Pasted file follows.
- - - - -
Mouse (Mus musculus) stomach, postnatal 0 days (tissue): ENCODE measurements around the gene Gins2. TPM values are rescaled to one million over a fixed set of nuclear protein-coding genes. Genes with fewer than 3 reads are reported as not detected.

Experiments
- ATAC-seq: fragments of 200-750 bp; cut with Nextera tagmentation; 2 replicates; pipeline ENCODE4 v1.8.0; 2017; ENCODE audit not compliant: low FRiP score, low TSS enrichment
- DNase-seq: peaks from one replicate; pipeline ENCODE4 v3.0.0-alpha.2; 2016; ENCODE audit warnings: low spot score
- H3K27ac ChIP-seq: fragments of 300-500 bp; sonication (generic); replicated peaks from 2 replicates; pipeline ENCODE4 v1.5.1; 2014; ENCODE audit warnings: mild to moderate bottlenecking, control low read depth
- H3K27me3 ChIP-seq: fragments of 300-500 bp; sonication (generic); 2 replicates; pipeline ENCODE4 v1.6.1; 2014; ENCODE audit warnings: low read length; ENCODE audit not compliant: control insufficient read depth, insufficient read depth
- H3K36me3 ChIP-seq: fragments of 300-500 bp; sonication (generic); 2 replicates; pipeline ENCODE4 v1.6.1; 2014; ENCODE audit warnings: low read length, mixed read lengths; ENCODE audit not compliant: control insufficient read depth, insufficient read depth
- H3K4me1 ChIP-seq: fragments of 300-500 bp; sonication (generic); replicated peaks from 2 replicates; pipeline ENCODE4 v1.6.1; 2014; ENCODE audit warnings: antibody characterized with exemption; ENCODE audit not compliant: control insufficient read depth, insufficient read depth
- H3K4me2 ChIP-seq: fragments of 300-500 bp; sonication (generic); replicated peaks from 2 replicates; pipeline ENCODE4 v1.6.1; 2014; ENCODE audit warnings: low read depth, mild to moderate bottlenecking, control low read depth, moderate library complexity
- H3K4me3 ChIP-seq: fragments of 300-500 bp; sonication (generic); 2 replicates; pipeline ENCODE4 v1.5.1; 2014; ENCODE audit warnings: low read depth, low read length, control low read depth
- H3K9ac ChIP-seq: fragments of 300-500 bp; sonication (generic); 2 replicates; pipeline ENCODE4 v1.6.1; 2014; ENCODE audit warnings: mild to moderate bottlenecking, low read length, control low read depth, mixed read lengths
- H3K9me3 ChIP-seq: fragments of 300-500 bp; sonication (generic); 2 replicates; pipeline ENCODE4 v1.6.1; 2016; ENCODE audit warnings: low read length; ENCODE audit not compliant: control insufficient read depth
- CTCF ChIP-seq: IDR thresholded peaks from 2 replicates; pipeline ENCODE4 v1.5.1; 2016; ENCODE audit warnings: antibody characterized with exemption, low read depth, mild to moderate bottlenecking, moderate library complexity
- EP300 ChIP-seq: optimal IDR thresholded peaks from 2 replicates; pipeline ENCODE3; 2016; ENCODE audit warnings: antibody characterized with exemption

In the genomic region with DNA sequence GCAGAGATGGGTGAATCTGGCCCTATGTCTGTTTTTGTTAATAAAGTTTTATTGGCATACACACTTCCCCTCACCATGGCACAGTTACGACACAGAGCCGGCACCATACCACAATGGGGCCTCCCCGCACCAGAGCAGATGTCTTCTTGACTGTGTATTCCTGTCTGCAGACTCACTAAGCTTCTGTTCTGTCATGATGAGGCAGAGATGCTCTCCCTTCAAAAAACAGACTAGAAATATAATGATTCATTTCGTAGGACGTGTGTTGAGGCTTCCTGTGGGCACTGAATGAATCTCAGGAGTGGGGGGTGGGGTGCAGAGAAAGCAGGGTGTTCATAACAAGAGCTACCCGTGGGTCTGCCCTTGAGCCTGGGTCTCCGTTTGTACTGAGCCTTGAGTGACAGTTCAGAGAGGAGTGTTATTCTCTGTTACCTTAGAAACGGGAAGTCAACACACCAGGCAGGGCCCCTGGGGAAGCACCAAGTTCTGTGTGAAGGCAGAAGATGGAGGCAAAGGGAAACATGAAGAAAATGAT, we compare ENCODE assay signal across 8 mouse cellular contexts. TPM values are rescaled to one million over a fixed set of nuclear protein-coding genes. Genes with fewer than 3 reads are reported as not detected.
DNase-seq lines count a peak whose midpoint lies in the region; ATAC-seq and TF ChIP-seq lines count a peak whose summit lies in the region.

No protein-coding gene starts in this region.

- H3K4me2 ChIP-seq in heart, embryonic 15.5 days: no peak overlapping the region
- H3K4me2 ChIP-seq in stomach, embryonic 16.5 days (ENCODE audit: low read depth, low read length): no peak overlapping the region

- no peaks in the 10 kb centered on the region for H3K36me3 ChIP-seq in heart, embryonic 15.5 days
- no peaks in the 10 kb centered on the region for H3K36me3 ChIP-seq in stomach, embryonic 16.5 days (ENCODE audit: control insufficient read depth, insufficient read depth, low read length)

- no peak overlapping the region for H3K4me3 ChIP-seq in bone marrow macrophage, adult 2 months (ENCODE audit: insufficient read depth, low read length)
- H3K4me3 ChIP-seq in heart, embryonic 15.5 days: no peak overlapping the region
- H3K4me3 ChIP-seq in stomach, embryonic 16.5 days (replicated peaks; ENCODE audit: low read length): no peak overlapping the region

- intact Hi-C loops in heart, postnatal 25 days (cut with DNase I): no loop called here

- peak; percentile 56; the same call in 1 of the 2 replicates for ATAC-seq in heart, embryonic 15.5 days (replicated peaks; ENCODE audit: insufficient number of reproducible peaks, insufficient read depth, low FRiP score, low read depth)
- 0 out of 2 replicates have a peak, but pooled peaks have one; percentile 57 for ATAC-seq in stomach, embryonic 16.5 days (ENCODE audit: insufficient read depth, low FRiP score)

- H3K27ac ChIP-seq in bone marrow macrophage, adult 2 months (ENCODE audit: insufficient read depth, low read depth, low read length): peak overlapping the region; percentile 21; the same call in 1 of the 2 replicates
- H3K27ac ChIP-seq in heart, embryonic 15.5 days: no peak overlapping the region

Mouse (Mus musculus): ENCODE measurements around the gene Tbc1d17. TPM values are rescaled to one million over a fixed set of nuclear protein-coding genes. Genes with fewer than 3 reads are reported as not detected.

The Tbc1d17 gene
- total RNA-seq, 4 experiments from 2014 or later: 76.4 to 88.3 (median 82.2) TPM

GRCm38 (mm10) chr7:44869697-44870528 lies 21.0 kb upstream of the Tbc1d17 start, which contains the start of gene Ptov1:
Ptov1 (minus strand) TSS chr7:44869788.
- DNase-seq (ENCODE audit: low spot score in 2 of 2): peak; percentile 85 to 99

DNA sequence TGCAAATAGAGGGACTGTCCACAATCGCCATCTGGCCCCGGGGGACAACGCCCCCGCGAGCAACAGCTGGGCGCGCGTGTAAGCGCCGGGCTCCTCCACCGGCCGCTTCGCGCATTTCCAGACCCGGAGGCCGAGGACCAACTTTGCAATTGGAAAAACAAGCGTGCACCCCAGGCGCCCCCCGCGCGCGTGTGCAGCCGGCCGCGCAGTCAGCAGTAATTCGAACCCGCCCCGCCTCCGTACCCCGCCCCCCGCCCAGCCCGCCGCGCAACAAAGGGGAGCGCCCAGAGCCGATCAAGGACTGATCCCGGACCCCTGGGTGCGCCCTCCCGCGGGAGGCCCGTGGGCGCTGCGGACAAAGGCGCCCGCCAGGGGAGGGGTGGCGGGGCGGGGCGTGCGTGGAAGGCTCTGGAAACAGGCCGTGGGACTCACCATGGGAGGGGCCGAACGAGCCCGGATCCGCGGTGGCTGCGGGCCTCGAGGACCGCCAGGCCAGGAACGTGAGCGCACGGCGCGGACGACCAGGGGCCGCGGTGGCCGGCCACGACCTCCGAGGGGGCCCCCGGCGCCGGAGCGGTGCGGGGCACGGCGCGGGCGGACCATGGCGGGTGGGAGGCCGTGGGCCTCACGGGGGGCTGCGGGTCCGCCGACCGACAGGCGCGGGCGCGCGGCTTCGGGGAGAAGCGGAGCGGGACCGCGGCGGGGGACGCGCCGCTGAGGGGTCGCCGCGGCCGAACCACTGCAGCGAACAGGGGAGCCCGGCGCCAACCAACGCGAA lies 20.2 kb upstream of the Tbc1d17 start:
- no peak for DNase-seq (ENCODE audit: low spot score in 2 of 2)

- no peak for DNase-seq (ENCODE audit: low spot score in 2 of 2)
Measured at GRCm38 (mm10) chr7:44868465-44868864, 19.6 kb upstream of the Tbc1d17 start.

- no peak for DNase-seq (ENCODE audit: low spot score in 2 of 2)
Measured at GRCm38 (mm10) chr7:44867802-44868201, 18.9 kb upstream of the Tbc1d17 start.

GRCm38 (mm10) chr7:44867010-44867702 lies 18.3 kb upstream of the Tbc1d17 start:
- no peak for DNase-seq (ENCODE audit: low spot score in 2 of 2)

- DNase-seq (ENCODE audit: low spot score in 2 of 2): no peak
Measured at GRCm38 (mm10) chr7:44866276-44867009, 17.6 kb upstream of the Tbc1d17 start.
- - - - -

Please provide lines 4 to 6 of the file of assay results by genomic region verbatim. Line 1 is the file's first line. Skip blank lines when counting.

- DNase-seq: peaks from one replicate; pipeline ENCODE4 v3.0.0-alpha.2; 2016; ENCODE audit warnings: low spot score
- H3K27ac ChIP-seq: fragments of 300-500 bp; sonication (generic); replicated peaks from 2 replicates; pipeline ENCODE4 v1.5.1; 2014; ENCODE audit warnings: mild to moderate bottlenecking, control low read depth
- H3K27me3 ChIP-seq: fragments of 300-500 bp; sonication (generic); 2 replicates; pipeline ENCODE4 v1.6.1; 2014; ENCODE audit warnings: low read length; ENCODE audit not compliant: control insufficient read depth, insufficient read depth